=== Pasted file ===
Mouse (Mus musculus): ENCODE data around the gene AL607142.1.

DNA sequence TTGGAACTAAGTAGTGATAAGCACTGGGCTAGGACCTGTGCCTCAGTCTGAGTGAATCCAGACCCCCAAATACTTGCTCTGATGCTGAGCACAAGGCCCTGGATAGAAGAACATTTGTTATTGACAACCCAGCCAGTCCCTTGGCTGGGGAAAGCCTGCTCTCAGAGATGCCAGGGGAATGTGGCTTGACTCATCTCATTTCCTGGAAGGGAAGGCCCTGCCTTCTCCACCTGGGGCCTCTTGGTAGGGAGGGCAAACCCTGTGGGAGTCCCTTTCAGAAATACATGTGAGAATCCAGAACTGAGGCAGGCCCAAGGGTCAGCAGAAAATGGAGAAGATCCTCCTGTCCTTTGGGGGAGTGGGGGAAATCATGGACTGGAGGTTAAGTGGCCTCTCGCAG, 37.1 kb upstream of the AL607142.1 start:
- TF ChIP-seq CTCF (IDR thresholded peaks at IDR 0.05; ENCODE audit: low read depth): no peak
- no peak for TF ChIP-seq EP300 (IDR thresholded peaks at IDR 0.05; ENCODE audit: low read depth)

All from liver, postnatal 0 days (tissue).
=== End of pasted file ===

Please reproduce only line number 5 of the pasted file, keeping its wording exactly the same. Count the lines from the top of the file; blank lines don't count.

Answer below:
All from liver, postnatal 0 days (tissue).